About five months ago when I returned to full-time ministry in a local congregation I wrote a post discussing the lessons I learned while working in the corporate world. In my previous post I addressed (for the most part) the ways in which the church has brought the market into the church treating pastors as employees. Moreover, the church (institution) has even begun treating membership numbers (as well as giving amounts) as the bottom line by which to evaluate the success of ministry. This is not to say that numbers are not important, but that they should not be treated (and interpreted) in the same way as the market uses them. Essentially I focused upon the church as institution and the congregation’s contribution to this ecclesiological move. In this post I will be looking at some of the lessons I learned from the other side.
The contrasts between corporate America and the church are undeniable in so many ways that I am often astounded by efforts made by pastors and clergy to compare them in a way that unwittingly expresses a desire to be treated as such. In conversations with pastors I have heard comparisons of the position of pastor in the congregation to be like a CEO. I was once told point blank that I needed to “dress for success” in church ministry. What is especially alarming in all this is the extent to which this syncretism is taking place and that church leaders are instigating it.
As I worked my job for two years as an operations manager with some account manager responsibilities, I learned what it really means when the business motto is that the client is always right (regardless of how wrong they might be). The numerical bottom line is paramount and the company pulls out all stops to protect the revenue stream that begins with the customer. I shouldn’t even need to begin making the argument of how wrong it is to bring this approach into the church. But what I learned most was that even in my prior ministry context, in spite of protesting such syncretism, I indeed became enamored by the bottom line mentality. With this form of reasoning pastors often measure the success of their “career” as pastors by the numerical bottom line.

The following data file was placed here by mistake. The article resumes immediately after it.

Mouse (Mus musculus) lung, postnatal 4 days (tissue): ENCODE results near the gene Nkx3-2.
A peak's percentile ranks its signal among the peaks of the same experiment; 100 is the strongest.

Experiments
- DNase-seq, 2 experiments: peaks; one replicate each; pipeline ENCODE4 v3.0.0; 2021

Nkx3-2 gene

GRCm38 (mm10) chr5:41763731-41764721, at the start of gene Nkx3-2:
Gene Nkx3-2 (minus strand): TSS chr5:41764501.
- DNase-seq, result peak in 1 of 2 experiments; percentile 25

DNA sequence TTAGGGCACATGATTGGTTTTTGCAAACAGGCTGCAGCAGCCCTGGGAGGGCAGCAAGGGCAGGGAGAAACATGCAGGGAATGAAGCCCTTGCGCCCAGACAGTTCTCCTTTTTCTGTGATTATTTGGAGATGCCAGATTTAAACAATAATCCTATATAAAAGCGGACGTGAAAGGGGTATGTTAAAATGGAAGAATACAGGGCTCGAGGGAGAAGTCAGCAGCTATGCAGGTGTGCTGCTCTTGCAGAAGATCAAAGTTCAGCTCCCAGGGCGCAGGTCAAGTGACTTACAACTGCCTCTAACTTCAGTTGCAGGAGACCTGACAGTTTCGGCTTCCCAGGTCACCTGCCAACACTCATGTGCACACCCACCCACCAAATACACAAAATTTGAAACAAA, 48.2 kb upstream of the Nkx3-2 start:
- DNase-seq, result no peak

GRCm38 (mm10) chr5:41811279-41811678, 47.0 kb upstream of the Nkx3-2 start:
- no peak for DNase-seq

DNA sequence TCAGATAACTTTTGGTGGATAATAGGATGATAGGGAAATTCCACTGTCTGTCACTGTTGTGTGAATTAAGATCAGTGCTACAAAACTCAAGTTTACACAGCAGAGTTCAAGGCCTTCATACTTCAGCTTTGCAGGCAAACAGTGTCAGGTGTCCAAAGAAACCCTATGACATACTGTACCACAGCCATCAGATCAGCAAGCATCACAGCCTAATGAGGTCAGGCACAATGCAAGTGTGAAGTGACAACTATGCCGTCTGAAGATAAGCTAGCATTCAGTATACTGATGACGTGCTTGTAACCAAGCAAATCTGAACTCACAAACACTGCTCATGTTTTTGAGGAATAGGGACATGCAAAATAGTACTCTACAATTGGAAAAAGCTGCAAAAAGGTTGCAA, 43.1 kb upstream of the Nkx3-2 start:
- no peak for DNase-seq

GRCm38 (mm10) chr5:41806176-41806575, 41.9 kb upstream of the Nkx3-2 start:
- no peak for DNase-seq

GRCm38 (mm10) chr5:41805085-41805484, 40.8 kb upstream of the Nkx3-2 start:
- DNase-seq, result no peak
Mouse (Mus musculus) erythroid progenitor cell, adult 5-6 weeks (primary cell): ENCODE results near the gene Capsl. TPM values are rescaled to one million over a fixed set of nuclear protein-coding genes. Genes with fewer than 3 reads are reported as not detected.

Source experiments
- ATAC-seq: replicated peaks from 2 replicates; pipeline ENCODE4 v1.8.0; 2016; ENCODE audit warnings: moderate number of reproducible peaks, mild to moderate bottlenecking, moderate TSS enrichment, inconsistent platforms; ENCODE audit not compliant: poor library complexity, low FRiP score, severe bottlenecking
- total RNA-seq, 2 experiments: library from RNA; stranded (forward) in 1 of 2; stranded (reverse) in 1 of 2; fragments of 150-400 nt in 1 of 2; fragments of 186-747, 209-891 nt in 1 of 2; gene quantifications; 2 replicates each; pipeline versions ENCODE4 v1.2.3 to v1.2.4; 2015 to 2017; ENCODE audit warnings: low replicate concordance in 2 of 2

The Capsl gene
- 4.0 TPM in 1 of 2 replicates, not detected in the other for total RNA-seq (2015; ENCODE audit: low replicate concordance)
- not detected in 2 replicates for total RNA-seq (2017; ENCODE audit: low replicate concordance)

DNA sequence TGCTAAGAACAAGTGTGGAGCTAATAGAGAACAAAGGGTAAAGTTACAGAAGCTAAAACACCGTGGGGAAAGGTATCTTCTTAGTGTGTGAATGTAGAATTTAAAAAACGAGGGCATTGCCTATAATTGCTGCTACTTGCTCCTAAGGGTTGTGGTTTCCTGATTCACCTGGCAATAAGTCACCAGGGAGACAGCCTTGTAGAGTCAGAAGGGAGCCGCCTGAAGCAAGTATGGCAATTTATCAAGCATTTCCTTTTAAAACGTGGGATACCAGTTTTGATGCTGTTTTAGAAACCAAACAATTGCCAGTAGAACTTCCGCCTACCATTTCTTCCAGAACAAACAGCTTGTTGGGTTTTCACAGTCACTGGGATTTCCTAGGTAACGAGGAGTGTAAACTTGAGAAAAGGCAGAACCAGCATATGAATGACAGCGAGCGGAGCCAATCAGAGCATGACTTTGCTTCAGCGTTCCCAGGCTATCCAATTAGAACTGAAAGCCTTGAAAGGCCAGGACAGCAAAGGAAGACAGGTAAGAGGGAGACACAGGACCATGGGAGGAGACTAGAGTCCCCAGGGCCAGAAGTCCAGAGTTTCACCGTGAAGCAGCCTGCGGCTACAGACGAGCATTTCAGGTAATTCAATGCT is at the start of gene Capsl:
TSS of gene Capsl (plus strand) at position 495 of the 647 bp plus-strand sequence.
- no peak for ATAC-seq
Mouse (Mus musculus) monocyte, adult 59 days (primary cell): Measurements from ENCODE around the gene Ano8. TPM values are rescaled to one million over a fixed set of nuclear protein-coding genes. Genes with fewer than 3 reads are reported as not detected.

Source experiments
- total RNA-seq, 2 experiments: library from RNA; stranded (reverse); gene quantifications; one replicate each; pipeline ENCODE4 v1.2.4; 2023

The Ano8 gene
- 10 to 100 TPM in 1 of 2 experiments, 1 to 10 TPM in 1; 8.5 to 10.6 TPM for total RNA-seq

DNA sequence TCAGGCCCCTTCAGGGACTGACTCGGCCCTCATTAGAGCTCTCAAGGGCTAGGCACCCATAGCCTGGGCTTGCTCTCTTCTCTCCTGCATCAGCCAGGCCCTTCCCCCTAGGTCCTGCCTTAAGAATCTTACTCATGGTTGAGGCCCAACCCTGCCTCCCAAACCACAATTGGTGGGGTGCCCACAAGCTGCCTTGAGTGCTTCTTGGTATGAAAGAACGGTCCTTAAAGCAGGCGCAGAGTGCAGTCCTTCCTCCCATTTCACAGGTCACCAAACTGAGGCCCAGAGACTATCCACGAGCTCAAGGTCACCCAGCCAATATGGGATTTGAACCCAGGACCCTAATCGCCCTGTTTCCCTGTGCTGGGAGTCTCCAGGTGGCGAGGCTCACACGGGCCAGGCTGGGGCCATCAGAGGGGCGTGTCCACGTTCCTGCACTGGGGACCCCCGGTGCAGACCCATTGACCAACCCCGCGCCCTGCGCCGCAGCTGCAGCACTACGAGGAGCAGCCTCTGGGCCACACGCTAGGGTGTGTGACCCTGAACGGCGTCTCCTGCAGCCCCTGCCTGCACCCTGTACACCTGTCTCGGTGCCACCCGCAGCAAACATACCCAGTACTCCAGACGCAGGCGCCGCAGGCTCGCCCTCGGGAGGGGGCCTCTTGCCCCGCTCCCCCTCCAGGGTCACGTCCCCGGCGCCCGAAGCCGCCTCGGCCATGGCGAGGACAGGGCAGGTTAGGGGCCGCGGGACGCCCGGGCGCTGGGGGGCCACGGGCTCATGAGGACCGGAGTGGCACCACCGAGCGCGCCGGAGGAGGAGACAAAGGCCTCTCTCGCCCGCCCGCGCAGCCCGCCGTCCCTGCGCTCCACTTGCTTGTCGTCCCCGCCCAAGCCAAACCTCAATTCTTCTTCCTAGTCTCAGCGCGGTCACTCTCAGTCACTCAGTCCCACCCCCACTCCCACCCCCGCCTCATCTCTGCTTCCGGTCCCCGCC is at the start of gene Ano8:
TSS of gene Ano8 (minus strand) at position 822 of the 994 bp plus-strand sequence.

When this model is adopted, it is a slippery slope to where the pastor begins seeing herself as a successful business person who is deserving of a “salary” comparative to the (numerical) success of the church. Moreover it doesn’t take long for attitudes to begin shifting away from ministry focus to employment focus in which there is expectation for comparative compensation for hours worked. As if it were a company workplace it becomes easy for the pastor to then begin counting hours worked doing “church business.” This is one consequential implication I was trying to warn about when I stated, “What I have ironically experienced in the Anabaptist/Pietist tradition is the full attempt to articulate the relationship between congregation and the pastor using the business language of employer/employee.” Indeed this is an unfortunate irony that leads to behavior and attitudes that are quite unlike what would be considered a biblical and spiritual calling (pastoral and congregational attitudes of entitlement, tendencies toward monetary legalism, etc.).